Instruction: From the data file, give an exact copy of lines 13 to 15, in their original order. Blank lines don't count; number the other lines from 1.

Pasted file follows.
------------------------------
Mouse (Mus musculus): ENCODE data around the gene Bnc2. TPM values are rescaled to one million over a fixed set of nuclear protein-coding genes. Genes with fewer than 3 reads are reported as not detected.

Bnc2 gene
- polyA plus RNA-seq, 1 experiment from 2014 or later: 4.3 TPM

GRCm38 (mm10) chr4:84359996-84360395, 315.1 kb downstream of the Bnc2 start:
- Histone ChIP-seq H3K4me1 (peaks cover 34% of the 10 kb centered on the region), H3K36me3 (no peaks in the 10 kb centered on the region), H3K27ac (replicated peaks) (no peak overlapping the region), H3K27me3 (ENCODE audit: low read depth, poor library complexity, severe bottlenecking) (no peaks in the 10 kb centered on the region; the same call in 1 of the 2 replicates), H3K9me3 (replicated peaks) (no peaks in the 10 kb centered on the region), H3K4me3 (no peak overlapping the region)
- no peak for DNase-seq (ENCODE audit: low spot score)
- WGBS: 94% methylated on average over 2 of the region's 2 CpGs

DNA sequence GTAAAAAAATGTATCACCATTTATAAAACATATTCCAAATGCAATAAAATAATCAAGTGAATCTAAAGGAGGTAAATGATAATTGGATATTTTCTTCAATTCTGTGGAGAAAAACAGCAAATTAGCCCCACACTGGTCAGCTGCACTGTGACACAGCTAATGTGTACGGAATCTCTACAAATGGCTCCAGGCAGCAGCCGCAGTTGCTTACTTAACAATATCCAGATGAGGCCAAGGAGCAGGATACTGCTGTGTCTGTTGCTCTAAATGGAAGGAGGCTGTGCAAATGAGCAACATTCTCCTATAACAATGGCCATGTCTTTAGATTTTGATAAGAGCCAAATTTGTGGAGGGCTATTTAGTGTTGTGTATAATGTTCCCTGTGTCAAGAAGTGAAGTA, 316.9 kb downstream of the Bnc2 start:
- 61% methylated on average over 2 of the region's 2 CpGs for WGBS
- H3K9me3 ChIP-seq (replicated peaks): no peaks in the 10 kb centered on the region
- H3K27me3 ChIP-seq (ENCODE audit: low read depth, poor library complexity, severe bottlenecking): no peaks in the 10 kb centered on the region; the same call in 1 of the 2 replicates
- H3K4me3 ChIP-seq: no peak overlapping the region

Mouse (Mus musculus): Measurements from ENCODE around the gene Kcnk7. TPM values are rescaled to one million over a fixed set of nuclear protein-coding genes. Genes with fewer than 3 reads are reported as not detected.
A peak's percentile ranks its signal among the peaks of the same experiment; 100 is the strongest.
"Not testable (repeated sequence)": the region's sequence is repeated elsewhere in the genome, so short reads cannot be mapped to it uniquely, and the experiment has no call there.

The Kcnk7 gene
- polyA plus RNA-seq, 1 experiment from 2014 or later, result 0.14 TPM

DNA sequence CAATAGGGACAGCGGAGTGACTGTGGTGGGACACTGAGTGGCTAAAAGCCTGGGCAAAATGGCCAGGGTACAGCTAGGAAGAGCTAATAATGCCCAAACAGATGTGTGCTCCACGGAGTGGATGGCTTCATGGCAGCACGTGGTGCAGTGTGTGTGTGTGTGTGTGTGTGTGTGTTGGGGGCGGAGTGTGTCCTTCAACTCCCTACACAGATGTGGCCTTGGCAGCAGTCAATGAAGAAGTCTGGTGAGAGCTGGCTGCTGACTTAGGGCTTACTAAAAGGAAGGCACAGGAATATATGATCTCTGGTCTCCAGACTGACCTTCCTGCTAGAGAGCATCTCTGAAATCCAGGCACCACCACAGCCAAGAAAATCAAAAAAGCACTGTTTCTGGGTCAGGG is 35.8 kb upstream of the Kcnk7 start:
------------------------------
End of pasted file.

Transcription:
Mouse (Mus musculus): Measurements from ENCODE around the gene Kcnk7. TPM values are rescaled to one million over a fixed set of nuclear protein-coding genes. Genes with fewer than 3 reads are reported as not detected.
A peak's percentile ranks its signal among the peaks of the same experiment; 100 is the strongest.
"Not testable (repeated sequence)": the region's sequence is repeated elsewhere in the genome, so short reads cannot be mapped to it uniquely, and the experiment has no call there.